What children understand when adults speak

Children may not talk much, but they understand a lot more than you think . Here's what you need to know about your child's receptive language skills.

All parents are guilty of talking about their 1 year old in front of them. Who doesn't talk to their partner about the day's activities over dinner or compare kids' temperaments during playgroups? Since young children are around most of the day, it would be next to impossible to keep all of our child talk for naptime or bedtime. And most adults also think they don't understand what we say because toddlers don't talk much. But according to experts. Babies listen to us . And they understand more than you think.

At this time, there is often a big distinction between receptive language and expressive language. Long before other adults realize it, toddlers can easily understand complex communication .

To learn more about what toddlers really understand and how parents can communicate in front of them, keep reading.

When do babies know language?

Around 4.5 months, children begin to remember their name, so even a young baby may pay more attention if you mention it in conversation. Children are masters at reading social cues from 14 months : when we get angry, our voices get louder, our movements more jerky and our breathing quickens. In comparison, we prefer to speak politely and quietly when we are calm, we gesticulate less and we breathe more slowly.

In other words, whatever you say, chances are the underlying message will reach your child. The baby may hear a soft voice if a parent complains that their child has taken off their diaper but they find it cute. If she is angry, he will also pick up the tone of voice.

Most babies know about 50 words by the time they are one year old. The first words they acquire are usually simple nouns that refer to objects or people, such as dogs and moms. They are followed by a few verbs and a dawning awareness of how words fit together in sentences over the next few months.

Then children suddenly embark on what researchers call a "linguistic explosion," at ages 18 to 21 months, learning an average of nine new words a day . They also begin to understand how context affects word order. Children tend to find out not only that you care about them, but also what you do when it happens. For example, if your 20-month-old hears you say he pulled the dog's ears, he'll probably hear his name and the word dog, and he'll know you think he's done something wrong. , him too.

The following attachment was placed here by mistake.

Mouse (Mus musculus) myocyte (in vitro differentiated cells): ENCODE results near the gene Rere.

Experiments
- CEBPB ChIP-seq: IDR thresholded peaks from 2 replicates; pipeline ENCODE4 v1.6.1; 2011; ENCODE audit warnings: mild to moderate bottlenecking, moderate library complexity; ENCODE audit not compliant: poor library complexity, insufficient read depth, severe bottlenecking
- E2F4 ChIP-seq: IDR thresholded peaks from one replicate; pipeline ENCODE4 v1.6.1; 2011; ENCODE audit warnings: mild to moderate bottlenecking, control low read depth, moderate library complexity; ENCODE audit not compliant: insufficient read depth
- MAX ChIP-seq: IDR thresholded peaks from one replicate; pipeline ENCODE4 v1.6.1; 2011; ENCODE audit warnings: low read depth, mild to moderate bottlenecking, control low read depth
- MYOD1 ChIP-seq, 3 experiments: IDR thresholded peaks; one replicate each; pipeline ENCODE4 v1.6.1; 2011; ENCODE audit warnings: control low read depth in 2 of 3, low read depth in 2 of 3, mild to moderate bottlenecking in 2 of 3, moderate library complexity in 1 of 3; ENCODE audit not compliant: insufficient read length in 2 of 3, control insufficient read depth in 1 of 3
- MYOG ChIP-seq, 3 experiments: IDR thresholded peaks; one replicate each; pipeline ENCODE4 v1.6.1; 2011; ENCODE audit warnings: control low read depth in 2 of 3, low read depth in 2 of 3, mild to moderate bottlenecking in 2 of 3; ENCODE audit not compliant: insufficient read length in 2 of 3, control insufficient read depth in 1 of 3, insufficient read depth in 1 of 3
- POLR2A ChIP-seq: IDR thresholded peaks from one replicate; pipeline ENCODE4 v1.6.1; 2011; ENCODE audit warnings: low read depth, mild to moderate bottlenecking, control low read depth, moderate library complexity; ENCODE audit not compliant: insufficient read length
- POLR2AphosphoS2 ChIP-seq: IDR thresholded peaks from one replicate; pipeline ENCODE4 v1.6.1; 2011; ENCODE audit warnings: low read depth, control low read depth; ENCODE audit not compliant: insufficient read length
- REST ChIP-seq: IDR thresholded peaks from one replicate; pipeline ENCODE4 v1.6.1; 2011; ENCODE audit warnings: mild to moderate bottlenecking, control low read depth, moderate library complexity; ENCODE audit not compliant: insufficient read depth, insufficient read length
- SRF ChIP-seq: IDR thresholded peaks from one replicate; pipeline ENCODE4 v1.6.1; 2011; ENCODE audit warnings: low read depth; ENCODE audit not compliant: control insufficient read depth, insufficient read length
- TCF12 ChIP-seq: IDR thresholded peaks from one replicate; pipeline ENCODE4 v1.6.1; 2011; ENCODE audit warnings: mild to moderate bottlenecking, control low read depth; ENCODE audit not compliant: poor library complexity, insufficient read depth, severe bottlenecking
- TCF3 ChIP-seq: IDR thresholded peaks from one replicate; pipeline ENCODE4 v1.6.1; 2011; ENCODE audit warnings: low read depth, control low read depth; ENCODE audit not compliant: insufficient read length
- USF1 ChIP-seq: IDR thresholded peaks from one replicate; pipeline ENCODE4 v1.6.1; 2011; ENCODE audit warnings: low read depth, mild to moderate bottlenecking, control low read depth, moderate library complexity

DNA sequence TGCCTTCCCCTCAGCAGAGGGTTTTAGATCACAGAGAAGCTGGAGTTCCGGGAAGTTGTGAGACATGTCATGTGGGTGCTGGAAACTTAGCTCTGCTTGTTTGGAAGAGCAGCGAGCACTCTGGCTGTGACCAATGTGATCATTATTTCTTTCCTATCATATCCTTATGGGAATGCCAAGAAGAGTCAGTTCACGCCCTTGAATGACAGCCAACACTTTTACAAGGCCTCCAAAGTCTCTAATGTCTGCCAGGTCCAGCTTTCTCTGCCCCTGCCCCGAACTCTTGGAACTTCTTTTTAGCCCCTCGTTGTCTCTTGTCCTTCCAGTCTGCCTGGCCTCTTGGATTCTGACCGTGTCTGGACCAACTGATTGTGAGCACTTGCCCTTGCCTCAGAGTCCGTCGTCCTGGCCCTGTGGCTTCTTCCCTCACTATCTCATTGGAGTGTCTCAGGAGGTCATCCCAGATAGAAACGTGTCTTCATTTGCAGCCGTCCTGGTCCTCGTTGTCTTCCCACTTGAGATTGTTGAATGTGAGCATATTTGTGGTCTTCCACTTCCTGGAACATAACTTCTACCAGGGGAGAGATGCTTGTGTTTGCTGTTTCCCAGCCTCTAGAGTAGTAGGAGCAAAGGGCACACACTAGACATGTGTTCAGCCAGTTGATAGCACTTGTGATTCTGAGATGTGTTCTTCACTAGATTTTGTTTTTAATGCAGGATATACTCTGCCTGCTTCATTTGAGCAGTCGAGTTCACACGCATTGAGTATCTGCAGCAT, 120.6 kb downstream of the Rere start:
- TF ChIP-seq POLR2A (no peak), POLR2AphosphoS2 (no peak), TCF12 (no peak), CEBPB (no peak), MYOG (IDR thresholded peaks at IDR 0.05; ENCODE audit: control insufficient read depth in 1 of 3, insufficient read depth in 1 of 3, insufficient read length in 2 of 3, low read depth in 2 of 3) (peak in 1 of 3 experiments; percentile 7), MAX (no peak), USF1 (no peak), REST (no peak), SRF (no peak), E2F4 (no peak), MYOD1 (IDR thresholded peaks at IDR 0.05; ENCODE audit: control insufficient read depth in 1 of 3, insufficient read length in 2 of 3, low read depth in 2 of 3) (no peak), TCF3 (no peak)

Talking in the living room with the children

Should we limit what we say when there are children in the room? All attention is good, to some extent. Toddlers whose parents speak lovingly tend to appreciate this attention. But even if what you're doing for your child is good, it's best not to get into the habit of talking like they're not there. It makes much more sense to include a child in your conversation , which will strengthen their language and interaction skills, than to make them just a passive observer. So if you told your educator what your child did the night before, try asking your daughter, "Leah, can you tell Samantha about the puzzle we worked on?

It is extremely important to limit the derogatory words you utter in a child's ear. If children constantly hear phrases like "Thomas is calmer than you" or "Raphael is a bully", they can carry them around for a long time and decode them when they are older. Studies have shown that without knowing them, children learn words or even whole sentences and reconstruct the context afterwards. So if a child is told they are a "brawler", once they understand the meaning, they will carry the word as part of their identity.

With her son Jules, now 5 years old, Celia, originally from Bordeaux, learned the power of inking . "When Jules was little, he had a period where when people asked him questions , he wouldn't say hello or even answer, so I would say, 'He's shy,' she recalls. "But in growing up, he started saying the same about himself. I felt like I stigmatized him."

Even sensitive parents often talk about their toddlers in front of them. Are we doing terrible damage? Of course not, but be careful, it can be expensive. If you don't want something said in front of you, don't say it in front of your child." And when in doubt, know that: "A person is a person, no matter how small.

Leave a comment

This blog is moderated.